In Praise of Sheep

Today, it’s another of the König vom Odenwald’s poems:

Sheep, 14th century English illumination courtesy of wikimedia commons
VI This is a poem of sheep
Nobody shall criticise it much

I have invented a poem
A lady has brought me to do it
She has a noble husband
I shall not name her unless she allows it
Do not ask me
Since I made that promise!
So I begin straightaway
And speak of an animal:
I rhyme of the sheep
Whether awake or asleep
You profit from it and honour it
If anyone were turn around my words
He would do me an injustice
Even lords, knights and servants
Keep sheep nowadays
Princes and counts also seek
To have a share in sheep
And it is no great misfortune
To own many of them.
They bear the wool
That you wash and shear
From which rich clothing is made
You also tan the skins
And tease and dye the wool
Comb and spin it
People gain wealth with it
Wind and twist it
Before and behind
Spool, weave and full it
And they also defraud people that way
And are not ashamed
They put it on the tenter frame
Anoint it, card it, and smooth it
So they (the pieces of cloth) become one like another
Cloth merchants measure it out
And the wool is shorn with shears
And tailors put together many garments
That look differently
He whose sheep prosper
Will have full chests and casks
And also have gold and silver
(When) both rams and lambs
Prosper in numbers
So they can be blessed at Easter.
Whether they are big or small,
They dress legs and feet
In hosen and socks
And line tunics.
They clothe head and body
They adorn man and woman
Boys and girls
A feast for the eyes
As coats and tunics.
You know pelts (
They are black and white
And many people are eager for Danish lamb fleece (
Though it is not wise
To wear it against the cold.
What usefulness we have in sheep!
Tabards, long tunics and wide overcoats /
taphart, kutten, kotzen)
Cowls (
schepeler) for monks and nuns, too
That are often worn
You should also have this (garment) in church
Where a priest wears it.
Headwear, surcots, jackets (
huben, surkat, suphen)
Overcoats, felt, and headscarves (
suknie, vilze, gufen)
Coverlets (
tucher ubir bare)
This I say truly
You hang them over a wagon.
This I must say
Front and rear horsegear and saddles
Are covered in woollen cloth
And many pieces from many places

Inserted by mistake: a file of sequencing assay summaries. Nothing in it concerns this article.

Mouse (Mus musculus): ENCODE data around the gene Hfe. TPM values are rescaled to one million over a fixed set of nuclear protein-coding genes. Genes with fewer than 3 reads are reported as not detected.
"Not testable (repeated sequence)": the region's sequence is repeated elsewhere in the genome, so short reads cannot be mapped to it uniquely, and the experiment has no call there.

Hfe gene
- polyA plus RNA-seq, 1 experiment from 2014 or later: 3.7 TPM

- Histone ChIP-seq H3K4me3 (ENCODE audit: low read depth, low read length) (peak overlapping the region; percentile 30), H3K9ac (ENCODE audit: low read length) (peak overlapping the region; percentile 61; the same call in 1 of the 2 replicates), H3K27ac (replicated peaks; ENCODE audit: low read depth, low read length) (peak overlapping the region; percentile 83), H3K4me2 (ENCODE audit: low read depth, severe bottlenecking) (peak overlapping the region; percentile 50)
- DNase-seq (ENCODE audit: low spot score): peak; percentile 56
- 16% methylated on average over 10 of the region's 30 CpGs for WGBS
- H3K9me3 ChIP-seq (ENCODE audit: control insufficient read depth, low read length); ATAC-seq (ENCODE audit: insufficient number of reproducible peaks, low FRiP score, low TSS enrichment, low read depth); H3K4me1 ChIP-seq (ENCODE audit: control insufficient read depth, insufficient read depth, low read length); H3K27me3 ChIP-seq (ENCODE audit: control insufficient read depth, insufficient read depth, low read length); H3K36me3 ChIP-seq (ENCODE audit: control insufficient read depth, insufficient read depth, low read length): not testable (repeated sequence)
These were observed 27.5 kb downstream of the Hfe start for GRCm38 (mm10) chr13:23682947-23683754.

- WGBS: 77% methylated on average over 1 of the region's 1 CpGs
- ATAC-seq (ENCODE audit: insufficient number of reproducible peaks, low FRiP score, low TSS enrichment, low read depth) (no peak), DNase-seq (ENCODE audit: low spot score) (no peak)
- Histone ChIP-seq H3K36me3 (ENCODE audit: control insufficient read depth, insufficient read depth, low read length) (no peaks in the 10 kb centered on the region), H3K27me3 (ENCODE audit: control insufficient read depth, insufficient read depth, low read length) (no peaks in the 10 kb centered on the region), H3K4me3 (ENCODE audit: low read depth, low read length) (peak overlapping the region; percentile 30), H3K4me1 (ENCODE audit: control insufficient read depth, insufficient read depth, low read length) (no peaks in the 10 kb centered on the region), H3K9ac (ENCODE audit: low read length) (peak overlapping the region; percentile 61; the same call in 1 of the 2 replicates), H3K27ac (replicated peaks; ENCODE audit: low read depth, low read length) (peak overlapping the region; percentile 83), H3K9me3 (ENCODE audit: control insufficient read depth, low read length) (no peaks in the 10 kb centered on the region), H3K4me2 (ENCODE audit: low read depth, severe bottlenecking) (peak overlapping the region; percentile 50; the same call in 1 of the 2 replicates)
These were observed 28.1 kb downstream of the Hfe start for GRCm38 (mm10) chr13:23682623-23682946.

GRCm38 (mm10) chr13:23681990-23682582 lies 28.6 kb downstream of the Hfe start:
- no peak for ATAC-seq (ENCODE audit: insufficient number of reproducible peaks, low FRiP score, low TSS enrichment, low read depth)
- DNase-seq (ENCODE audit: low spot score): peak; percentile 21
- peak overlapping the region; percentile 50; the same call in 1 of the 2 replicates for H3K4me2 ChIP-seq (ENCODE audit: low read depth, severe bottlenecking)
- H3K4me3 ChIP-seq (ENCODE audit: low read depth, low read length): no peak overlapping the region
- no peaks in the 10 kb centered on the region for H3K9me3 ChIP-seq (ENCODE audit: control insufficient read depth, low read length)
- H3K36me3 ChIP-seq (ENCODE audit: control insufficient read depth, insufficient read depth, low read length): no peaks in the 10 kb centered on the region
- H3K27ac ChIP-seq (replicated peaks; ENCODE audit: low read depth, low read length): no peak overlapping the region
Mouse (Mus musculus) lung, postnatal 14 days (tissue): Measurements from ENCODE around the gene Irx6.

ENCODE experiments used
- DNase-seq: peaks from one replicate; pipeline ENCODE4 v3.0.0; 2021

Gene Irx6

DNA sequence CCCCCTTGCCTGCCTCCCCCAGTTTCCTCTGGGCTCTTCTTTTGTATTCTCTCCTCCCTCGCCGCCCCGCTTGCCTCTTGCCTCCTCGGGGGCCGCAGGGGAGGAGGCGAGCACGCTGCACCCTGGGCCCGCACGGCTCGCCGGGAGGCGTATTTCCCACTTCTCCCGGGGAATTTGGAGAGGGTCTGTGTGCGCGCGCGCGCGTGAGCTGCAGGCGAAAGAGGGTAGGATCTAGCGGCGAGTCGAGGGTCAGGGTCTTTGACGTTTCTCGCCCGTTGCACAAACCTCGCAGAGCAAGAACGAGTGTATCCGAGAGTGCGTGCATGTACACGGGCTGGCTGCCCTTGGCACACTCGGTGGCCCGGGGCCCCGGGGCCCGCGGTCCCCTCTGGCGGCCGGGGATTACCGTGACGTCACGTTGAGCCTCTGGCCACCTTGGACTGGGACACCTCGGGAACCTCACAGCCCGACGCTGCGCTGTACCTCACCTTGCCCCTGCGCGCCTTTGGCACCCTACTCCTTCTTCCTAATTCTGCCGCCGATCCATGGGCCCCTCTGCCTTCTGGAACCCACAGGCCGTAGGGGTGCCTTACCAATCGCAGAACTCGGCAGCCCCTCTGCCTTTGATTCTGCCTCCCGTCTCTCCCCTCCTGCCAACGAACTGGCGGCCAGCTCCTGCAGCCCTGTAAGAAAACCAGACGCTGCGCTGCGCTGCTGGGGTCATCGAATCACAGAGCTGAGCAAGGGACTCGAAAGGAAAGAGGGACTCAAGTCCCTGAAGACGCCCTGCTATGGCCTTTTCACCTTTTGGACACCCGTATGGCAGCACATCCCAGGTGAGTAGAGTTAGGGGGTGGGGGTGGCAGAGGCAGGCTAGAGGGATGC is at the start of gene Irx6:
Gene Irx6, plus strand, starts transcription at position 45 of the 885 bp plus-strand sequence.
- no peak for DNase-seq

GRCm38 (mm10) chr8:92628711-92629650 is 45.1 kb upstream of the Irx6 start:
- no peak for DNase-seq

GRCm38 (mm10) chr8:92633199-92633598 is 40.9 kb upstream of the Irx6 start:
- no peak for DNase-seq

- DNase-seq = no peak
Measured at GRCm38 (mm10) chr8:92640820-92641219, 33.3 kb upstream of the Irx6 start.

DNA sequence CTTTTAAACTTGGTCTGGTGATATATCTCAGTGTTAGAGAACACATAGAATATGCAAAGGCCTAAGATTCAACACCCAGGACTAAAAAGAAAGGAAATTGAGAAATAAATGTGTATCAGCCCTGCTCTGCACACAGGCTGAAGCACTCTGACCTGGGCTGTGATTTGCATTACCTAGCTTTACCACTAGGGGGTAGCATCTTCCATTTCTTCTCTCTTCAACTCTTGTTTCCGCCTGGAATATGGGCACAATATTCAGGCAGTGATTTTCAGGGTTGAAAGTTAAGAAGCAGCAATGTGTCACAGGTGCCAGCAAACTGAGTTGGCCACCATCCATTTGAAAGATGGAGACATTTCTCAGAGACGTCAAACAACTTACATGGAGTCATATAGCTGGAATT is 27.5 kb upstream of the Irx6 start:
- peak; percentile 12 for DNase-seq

So the skin does not rub bare.
Whey, curds and sheep cheese
And also the milk please people
Makers of hard cheese
Are good fellows
Also, sheep butter,
Should not be criticised.
Sheep lamb during Lent
And you also fertilise fields with sheep (dung)
Hear the broad list:
They also make gain (literally: fish) with sheep dung
Where they stable horses
I tell this to all of you!
More useful yet, I mean,
Are meat, feet, and bones
Innards, head, brain, and good galantines,
Tongues, tallow, horns and skin
All come from sheep in quantity
And many a sweet music of stringed instruments (
Is made with sheep gut
I tell you, rich and poor,
Also, the string of the
They should move it diligently!
You shall also hear
You find in the shops (
gloves, belts and bags
That can be used to barter.
Now I will explain
That the skins are turned into
Belts, pouches, and shoes
Points for hosen, parchment and books,
Fodder bags and carrying bags
In which you put clothes.
Sheep leather is healthy
If you have an injury on your finger
Where a bad blister is
A wool thread needs to go there.
If you have a mattress (
You will lie all the better when you travel
If it is stuffed with wool.
Take care of your cover
If the blanket is folded fourfold (
It adorns it best.
You also have a rough (one/side?)
That you draw over your shoes.
Leather sheets (
lederlaken) are painted -
This is done by someone skilled -
With animals and sea creatures
You make love upon and underneath them.
The hands of gentlewomen
Work on (embroidery) frames
Cloth to cover walls
Throw rugs and wall hangings (
zyechen und teppich)
And chair covers, I say.
They have chosen (to make) belts
And especially one to hang a (hunting) horn from.
They also make many fine strings of wool
Which the braid into their hair
The short and the long
And attach hats to them.
And if they use woollen breeches
They wear them underneath
Thus they have taken counsel
Like their forebears did out of need.
From fine sheep
Come rich heraldic overcoats (
Blankets and horse covers (?
Come from excellent sheep.
Many people profit from this
And look very well
Ram’s horns are fitted to helmets
Small and large ones
The rams also carry crooked horns
Those are suited as lamps
kunig speaks much of sheep
But he himself has not even one